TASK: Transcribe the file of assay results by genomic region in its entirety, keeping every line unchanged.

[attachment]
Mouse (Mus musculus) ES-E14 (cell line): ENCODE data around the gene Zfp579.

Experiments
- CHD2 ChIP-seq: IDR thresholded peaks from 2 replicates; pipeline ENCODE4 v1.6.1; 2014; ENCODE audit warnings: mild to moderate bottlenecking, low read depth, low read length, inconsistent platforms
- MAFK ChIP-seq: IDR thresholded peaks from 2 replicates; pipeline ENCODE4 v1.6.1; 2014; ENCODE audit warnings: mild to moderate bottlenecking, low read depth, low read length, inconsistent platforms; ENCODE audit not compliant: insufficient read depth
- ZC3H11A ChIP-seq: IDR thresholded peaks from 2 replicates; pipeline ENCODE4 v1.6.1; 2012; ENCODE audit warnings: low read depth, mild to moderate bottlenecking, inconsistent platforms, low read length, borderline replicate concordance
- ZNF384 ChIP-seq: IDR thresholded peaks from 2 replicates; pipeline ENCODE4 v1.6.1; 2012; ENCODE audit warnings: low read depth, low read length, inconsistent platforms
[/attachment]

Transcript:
Mouse (Mus musculus) ES-E14 (cell line): ENCODE data around the gene Zfp579.

Experiments
- CHD2 ChIP-seq: IDR thresholded peaks from 2 replicates; pipeline ENCODE4 v1.6.1; 2014; ENCODE audit warnings: mild to moderate bottlenecking, low read depth, low read length, inconsistent platforms
- MAFK ChIP-seq: IDR thresholded peaks from 2 replicates; pipeline ENCODE4 v1.6.1; 2014; ENCODE audit warnings: mild to moderate bottlenecking, low read depth, low read length, inconsistent platforms; ENCODE audit not compliant: insufficient read depth
- ZC3H11A ChIP-seq: IDR thresholded peaks from 2 replicates; pipeline ENCODE4 v1.6.1; 2012; ENCODE audit warnings: low read depth, mild to moderate bottlenecking, inconsistent platforms, low read length, borderline replicate concordance
- ZNF384 ChIP-seq: IDR thresholded peaks from 2 replicates; pipeline ENCODE4 v1.6.1; 2012; ENCODE audit warnings: low read depth, low read length, inconsistent platforms